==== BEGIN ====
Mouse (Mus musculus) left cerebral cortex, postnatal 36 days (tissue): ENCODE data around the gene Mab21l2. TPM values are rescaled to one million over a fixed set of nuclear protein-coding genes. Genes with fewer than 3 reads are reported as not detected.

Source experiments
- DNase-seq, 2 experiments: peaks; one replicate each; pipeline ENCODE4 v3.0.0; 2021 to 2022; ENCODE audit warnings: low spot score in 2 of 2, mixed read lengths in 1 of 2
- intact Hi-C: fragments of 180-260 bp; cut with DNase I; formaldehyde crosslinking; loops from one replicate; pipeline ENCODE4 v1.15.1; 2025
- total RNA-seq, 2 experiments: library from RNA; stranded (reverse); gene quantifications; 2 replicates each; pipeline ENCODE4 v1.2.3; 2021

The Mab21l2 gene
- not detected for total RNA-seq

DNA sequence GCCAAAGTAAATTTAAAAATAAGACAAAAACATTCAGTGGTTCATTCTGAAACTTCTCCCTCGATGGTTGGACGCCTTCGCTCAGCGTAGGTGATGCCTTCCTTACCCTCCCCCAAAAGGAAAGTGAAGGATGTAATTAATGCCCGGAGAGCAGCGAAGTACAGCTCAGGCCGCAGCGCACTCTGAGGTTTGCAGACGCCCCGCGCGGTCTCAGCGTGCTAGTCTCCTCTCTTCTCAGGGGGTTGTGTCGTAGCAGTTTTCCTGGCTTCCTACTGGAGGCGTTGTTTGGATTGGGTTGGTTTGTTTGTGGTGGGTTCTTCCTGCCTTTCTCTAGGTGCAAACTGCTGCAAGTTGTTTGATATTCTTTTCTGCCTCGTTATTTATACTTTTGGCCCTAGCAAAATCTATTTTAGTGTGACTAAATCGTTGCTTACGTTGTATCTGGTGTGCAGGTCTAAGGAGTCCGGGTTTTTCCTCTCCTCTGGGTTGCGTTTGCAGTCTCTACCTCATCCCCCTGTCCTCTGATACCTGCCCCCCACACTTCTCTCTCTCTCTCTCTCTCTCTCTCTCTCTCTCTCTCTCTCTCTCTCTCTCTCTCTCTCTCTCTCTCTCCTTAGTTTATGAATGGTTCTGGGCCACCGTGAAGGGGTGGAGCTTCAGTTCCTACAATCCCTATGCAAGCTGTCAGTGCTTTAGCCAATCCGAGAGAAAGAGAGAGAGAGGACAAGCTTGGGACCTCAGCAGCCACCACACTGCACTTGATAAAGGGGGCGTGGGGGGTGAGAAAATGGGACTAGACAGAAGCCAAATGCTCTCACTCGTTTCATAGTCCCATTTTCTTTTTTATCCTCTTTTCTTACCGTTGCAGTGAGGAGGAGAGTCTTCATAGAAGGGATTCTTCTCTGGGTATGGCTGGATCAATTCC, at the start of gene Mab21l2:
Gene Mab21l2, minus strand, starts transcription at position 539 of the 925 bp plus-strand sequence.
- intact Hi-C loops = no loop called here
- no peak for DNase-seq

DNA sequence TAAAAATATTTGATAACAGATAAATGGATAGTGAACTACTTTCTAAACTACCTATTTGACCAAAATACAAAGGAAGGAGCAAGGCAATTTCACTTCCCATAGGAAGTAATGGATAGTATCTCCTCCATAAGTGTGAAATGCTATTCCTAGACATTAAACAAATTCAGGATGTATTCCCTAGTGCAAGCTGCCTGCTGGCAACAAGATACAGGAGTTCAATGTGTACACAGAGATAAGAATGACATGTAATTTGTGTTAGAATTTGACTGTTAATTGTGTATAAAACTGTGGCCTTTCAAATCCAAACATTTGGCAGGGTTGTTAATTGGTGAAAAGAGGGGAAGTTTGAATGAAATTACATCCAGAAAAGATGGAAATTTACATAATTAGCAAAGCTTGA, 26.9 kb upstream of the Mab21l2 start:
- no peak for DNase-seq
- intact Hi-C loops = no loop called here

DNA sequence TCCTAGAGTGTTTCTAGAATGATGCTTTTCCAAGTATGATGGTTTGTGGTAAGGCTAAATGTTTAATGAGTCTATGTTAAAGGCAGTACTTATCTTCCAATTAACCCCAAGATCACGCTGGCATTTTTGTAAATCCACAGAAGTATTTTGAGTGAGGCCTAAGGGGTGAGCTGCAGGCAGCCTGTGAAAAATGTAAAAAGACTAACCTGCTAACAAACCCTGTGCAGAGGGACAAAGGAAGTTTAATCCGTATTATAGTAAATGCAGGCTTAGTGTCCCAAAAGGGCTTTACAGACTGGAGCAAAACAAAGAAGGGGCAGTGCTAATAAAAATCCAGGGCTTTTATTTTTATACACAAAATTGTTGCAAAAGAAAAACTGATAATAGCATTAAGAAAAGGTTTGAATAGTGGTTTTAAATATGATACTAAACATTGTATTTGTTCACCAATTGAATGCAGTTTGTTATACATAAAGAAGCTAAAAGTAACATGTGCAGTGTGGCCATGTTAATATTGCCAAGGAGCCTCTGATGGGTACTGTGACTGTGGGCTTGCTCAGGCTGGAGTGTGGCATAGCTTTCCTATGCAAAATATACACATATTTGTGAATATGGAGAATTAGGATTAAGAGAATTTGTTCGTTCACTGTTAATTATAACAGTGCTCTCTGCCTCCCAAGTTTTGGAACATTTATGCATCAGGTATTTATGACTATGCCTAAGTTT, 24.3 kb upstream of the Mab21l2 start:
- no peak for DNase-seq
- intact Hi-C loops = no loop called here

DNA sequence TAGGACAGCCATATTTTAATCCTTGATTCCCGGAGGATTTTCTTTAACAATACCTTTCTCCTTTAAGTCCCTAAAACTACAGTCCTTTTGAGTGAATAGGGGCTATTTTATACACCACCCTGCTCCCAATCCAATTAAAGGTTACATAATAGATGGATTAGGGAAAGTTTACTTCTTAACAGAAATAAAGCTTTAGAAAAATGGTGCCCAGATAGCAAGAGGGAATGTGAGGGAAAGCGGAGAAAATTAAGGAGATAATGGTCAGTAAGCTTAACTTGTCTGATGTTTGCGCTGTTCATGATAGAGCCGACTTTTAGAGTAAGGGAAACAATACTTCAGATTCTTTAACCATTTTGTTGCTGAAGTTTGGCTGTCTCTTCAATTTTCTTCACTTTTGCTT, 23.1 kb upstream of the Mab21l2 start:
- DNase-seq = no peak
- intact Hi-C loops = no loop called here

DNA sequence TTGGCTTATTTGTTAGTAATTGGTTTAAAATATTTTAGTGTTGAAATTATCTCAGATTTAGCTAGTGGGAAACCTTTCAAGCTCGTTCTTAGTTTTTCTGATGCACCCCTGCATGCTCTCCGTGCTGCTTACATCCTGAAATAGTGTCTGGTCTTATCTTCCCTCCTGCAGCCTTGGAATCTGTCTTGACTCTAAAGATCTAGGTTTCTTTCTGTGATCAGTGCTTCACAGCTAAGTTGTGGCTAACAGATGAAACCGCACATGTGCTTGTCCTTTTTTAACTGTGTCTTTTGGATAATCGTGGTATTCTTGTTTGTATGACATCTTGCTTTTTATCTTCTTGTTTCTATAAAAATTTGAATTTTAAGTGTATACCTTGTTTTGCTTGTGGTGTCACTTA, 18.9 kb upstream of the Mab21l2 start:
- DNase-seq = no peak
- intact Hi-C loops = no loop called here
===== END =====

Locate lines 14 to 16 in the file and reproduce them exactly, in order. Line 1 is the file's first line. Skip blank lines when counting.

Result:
- intact Hi-C loops = no loop called here

DNA sequence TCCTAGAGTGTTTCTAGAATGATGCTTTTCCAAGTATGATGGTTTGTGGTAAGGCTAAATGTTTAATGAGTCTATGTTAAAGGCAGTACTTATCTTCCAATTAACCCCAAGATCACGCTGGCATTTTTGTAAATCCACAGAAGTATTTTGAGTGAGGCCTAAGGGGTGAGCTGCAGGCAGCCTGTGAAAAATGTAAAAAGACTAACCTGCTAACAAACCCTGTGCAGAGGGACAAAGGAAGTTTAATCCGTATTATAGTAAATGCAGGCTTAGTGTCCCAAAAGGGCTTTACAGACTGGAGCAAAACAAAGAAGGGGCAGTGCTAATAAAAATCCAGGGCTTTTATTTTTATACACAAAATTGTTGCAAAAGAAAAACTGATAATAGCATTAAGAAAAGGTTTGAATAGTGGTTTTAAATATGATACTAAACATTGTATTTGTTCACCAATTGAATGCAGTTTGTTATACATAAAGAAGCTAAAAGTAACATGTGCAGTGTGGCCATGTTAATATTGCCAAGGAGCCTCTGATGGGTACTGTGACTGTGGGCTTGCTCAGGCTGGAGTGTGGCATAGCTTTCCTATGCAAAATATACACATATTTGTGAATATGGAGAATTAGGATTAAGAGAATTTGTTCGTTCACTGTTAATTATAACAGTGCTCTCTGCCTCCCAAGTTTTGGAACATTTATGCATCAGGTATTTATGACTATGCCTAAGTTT, 24.3 kb upstream of the Mab21l2 start:
- no peak for DNase-seq